Bridging the gulf between conservative Christian colleges and the arts

Does immersion in secular music and literature strengthen faith? Does it destroy it?

Students encountering Plato’s Repub­lic for the first time often recoil at the strict censorship imposed first on the training of the guardians, then on everyone else for good measure. Poetry and music corrode and corrupt the soul, Plato insists, and threaten to upset society’s delicate moral balance. Only morally uplifting art—poetry extolling the vir­tues, music that connotes brave warriors going to battle—has a place in the ideal state.

Plato was wrong, I explain to students, precisely because he was right. His strictures on poets and musicians are impossibly narrow, yes, and conducive more to boredom than to virtue. But he was right that art challenges and disrupts the moral and political status quo. If your goal is to build a perfect society and freeze it in place, watch out for the artists.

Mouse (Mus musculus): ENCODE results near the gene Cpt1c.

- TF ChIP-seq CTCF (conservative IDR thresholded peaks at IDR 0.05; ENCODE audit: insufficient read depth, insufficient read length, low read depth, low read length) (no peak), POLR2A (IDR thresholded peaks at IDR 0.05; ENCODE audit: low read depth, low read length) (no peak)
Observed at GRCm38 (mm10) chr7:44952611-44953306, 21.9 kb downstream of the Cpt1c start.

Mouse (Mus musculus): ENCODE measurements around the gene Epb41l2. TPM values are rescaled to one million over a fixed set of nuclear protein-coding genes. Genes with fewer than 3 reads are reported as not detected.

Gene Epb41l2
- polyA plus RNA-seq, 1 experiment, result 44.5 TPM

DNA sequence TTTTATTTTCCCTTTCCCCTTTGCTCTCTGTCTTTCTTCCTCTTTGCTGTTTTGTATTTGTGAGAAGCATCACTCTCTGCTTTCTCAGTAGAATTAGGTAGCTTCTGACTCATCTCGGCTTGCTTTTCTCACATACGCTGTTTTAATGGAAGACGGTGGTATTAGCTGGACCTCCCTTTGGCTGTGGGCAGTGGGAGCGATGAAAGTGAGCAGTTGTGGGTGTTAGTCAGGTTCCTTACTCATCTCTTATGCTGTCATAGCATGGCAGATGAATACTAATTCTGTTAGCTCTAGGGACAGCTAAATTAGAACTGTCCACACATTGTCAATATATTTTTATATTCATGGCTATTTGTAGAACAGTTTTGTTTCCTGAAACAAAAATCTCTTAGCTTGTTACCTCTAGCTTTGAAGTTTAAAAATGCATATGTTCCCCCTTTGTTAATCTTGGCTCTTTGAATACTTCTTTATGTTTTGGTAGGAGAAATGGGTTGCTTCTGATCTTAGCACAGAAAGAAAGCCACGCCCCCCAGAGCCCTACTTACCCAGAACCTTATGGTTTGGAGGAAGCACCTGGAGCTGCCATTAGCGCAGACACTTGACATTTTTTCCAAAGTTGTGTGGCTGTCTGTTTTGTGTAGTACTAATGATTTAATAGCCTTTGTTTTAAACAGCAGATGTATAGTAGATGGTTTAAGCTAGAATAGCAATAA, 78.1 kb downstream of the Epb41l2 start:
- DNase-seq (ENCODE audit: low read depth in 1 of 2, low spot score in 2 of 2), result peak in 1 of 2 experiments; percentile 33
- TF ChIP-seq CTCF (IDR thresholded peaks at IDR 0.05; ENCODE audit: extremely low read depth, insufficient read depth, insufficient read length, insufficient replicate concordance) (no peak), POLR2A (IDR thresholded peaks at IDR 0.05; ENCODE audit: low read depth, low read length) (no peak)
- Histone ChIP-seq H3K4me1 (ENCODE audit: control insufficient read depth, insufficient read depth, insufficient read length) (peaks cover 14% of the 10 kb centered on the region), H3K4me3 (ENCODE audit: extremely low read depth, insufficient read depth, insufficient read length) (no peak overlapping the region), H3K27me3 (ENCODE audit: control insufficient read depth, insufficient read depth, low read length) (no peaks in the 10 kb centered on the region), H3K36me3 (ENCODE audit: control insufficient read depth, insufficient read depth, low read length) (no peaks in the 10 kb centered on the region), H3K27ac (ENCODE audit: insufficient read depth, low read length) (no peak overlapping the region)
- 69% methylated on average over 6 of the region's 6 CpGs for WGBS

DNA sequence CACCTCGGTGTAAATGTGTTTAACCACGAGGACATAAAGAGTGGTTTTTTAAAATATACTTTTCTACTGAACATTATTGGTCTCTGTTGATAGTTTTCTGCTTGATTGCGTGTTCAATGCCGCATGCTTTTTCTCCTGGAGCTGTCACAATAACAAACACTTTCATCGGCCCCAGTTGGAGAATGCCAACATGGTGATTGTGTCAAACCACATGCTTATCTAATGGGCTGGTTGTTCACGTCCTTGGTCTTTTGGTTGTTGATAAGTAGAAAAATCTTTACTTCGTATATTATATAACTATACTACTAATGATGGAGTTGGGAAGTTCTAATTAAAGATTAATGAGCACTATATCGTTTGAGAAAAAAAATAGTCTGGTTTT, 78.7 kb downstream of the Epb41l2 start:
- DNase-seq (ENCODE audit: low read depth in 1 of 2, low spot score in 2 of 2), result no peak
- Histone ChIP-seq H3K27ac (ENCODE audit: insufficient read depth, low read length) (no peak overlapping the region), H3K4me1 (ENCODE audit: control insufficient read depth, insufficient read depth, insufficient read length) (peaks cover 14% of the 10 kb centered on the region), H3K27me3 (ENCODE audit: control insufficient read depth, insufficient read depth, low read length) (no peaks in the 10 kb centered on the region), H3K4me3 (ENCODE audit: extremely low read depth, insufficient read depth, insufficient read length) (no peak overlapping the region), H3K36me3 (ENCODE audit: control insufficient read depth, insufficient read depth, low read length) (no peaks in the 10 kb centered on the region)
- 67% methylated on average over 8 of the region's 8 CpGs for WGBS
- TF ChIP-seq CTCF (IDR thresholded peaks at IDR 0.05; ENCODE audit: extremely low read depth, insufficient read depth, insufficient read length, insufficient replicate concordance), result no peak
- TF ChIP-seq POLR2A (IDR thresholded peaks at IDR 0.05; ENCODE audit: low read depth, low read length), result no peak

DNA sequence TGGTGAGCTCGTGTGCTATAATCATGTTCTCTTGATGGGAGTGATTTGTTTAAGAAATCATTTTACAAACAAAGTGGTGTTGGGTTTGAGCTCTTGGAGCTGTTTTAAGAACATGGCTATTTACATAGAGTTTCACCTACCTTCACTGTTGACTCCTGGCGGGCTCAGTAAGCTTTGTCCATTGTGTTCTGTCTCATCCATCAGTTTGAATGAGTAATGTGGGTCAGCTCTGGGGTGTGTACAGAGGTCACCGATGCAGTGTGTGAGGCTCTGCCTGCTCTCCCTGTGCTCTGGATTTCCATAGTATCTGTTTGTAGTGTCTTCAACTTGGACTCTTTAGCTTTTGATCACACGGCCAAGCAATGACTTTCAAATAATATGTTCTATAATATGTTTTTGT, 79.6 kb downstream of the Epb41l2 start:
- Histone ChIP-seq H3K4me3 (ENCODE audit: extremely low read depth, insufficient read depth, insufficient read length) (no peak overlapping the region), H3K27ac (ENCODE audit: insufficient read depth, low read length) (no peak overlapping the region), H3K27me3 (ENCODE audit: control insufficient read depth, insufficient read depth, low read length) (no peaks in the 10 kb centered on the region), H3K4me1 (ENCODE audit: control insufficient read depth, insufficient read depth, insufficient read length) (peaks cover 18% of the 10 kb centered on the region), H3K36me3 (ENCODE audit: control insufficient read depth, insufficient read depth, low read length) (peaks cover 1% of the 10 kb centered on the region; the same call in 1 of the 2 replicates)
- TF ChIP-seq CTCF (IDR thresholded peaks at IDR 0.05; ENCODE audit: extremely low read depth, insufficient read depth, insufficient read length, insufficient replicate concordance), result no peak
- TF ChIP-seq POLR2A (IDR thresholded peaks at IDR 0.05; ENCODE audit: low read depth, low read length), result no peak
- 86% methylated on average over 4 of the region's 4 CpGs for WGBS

From the early church to the present, friends of Plato have occupied pulpits and warned their flock of the pitfalls and temptations of art. Iconoclasts in the first millennium destroyed holy images in order to uphold true worship. Seventeenth-century Calvinists whitewashed biblical scenes painted on church walls and smashed statues of saints. Instruments to accompany singing are still sometimes banned as Satan’s helpers. Sermons inveighing against the evils of contemporary genres of art—rock music, films and plays that address controversial issues, realistic fiction—can be heard each Sunday.